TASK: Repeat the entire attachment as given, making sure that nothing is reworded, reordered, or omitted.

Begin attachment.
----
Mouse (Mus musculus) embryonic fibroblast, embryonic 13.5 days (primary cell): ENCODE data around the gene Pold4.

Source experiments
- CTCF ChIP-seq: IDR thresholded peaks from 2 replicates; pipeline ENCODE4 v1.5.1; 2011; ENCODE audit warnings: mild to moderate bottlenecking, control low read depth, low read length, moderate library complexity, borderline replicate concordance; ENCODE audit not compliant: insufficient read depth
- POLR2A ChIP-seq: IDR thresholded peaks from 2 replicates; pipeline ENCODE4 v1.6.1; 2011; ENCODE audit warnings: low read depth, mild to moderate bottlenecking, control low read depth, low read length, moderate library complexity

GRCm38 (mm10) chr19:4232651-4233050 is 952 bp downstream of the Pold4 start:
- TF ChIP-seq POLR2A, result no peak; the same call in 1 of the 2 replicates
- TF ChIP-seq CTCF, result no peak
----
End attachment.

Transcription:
Mouse (Mus musculus) embryonic fibroblast, embryonic 13.5 days (primary cell): ENCODE data around the gene Pold4.

Source experiments
- CTCF ChIP-seq: IDR thresholded peaks from 2 replicates; pipeline ENCODE4 v1.5.1; 2011; ENCODE audit warnings: mild to moderate bottlenecking, control low read depth, low read length, moderate library complexity, borderline replicate concordance; ENCODE audit not compliant: insufficient read depth
- POLR2A ChIP-seq: IDR thresholded peaks from 2 replicates; pipeline ENCODE4 v1.6.1; 2011; ENCODE audit warnings: low read depth, mild to moderate bottlenecking, control low read depth, low read length, moderate library complexity

GRCm38 (mm10) chr19:4232651-4233050 is 952 bp downstream of the Pold4 start:
- TF ChIP-seq POLR2A, result no peak; the same call in 1 of the 2 replicates
- TF ChIP-seq CTCF, result no peak